..Firewood business explodes, traders celebrate new development
..Bring down prices of cooking gas, kerosene, residents request FG

By Emmanuel Ayungbe & Ike Uchechukwu

UYO—NUMEROUS residents and restaurant operators in Akwa Ibom and Cross River States have abandoned their gas and kerosene cooking stoves, resorting to cooking with firewood and charcoal because of the outrageous prices of kerosene and cooking gas, which have shot to about N400 per litre of gas and N210 – N280 per litre of kerosene.

The development has led to an explosion in firewood/charcoal business in the two states, as NDV findings showed that the demand was very high. At Akwa Ibom, our reporter, who visited homes and self-service restaurants  in Uyo, the state capital and other major cities, discovered that firewood and charcoal have become a major combustible source of energy for food preparation. Some high-class hotels in Calabar, capital of Cross River state, have also switched to the use of charcoal and saw dust for preparing barbecue, instead of electric burners, which were common features until lately. The sudden shift, NDV learnt, was due to the high cost of cooking gas caused by the harsh economic realities and influx of adulterated kerosene.

Charcoal

Kerosene costlier than petrol: Ironically, kerosene commonly used by low income earners and petty business owners is now more expensive than any other petroleum product in all the petrol stations visited in parts of the state. Criminal elements also seized advantage of the situation to do brisk business by adulterating kerosene. A litre of kerosene sells for N210 at most filling stations, while petrol sells for N145 per litre. A staff at Robertson Filling Station, along Abak Road, Uyo, confirmed that the high cost of kerosene is the reason why shy-locks taking undue advantage to adulterate the product, which is in high demand and commonly used in most homes.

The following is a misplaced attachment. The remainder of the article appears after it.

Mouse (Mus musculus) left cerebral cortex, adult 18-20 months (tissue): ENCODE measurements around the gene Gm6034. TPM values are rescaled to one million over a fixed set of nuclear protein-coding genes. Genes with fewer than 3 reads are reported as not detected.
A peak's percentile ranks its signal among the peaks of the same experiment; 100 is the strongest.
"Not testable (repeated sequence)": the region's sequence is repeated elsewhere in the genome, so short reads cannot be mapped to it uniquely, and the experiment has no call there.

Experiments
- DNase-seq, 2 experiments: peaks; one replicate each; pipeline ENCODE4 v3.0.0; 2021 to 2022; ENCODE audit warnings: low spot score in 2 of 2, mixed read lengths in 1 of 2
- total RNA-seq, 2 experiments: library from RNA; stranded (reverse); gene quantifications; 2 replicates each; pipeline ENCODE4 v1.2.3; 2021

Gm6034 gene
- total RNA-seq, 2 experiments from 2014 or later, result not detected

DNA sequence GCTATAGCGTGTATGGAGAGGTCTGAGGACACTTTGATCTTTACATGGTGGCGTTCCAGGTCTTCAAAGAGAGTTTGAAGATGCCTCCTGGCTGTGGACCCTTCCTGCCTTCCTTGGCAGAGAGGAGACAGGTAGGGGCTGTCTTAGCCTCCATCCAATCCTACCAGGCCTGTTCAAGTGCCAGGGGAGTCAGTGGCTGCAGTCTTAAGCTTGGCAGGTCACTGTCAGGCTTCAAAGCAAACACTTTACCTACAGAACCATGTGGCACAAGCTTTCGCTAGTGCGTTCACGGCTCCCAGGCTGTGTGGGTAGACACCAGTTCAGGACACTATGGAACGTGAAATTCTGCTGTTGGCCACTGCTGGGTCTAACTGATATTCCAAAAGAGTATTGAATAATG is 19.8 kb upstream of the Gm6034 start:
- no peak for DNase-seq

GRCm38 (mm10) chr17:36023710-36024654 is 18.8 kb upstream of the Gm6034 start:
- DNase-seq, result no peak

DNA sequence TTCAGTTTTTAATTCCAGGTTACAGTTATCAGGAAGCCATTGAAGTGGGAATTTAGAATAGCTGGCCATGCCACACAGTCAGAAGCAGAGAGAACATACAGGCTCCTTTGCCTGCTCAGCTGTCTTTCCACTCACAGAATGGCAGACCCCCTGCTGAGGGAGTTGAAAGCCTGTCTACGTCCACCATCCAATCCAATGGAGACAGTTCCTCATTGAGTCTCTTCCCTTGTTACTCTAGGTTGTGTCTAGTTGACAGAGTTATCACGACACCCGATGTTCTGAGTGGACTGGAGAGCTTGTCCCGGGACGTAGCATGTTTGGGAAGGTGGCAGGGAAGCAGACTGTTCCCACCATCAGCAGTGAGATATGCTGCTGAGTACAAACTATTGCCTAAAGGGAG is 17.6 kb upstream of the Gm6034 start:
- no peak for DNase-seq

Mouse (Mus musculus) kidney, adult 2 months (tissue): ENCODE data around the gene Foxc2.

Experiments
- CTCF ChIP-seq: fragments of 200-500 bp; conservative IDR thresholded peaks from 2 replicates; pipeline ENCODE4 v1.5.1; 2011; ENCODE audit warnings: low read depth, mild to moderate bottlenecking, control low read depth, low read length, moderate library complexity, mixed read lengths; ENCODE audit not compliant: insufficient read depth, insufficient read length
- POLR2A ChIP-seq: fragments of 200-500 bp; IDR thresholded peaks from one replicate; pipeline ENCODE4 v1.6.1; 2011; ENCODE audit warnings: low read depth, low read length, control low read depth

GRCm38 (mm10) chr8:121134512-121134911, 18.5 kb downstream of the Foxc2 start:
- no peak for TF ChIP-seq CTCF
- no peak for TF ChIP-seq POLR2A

A senior staff in theMinistry of Education, State Secretariat, Uyo, who spoke anonymously, said: “My house help now uses firewood at home because of cost of buying gas. My gas cylinder takes eight kilogrammes costing about N5,500, which normally will disappoint us even when salaries are not paid.” He said he would have preferred kerosene, but for the cost and danger of buying adulterated product, adding: “The price of kerosene dropped recently from N400 per litre to N210 in the filling station, which in most cases is difficult to find, as most filling stations prefer to sell in drums to moneybags, who resell to petty traders at N240 and the consumer is compelled to pay N250 per litre.”

Our source said that the price of a litre of cooking gas recently dropped from N700 to N400 due to pressure from consumers. NDV confirmed at James Umeh Filling Station, Uyo, that the pump price is actually N400, but petty business outlets sell at N430 per litre.

Booming business: A firewood dealer, Mr. Daniel Ambition, who owns a firewood warehouse at Atana Ofot Street, Uyo, said he decided to go into firewood business when he observed that people could no longer buy either kerosene or cooking gas without complaining of the cost, as well as the danger associated with storing the product at home. On how he gets his supplies, Mr. Ambition asserted: “I go as far as to Ibiono forest to buy firewood from farm owners; I spend between N5, 000 and N10, 000 to transport the wood from Ibiono forest to Uyo where the price is high because of its high demand.” He told NDV that he bought the last stock for N15, 000 and spent N6, 000 to transport them to Uyo and was sure that at the end of the week sales, he would be able to make a profit of at least N10, 000.

Metamorphosis of firewood